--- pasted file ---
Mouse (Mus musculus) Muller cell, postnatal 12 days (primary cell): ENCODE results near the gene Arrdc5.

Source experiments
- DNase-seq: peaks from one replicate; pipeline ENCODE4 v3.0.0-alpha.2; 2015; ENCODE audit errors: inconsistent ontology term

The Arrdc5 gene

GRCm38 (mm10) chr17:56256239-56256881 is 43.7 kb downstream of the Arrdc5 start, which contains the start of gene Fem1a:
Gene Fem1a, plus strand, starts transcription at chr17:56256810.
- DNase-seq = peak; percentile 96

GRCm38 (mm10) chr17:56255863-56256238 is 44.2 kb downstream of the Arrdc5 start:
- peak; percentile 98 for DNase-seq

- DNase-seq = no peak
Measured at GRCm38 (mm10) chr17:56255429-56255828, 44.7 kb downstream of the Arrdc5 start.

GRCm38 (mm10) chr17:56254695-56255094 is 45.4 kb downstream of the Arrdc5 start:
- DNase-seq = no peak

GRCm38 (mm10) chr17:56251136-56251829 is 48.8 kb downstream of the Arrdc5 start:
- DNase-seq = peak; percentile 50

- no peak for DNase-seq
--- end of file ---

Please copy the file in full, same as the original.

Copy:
Mouse (Mus musculus) Muller cell, postnatal 12 days (primary cell): ENCODE results near the gene Arrdc5.

Source experiments
- DNase-seq: peaks from one replicate; pipeline ENCODE4 v3.0.0-alpha.2; 2015; ENCODE audit errors: inconsistent ontology term

The Arrdc5 gene

GRCm38 (mm10) chr17:56256239-56256881 is 43.7 kb downstream of the Arrdc5 start, which contains the start of gene Fem1a:
Gene Fem1a, plus strand, starts transcription at chr17:56256810.
- DNase-seq = peak; percentile 96

GRCm38 (mm10) chr17:56255863-56256238 is 44.2 kb downstream of the Arrdc5 start:
- peak; percentile 98 for DNase-seq

- DNase-seq = no peak
Measured at GRCm38 (mm10) chr17:56255429-56255828, 44.7 kb downstream of the Arrdc5 start.

GRCm38 (mm10) chr17:56254695-56255094 is 45.4 kb downstream of the Arrdc5 start:
- DNase-seq = no peak

GRCm38 (mm10) chr17:56251136-56251829 is 48.8 kb downstream of the Arrdc5 start:
- DNase-seq = peak; percentile 50

- no peak for DNase-seq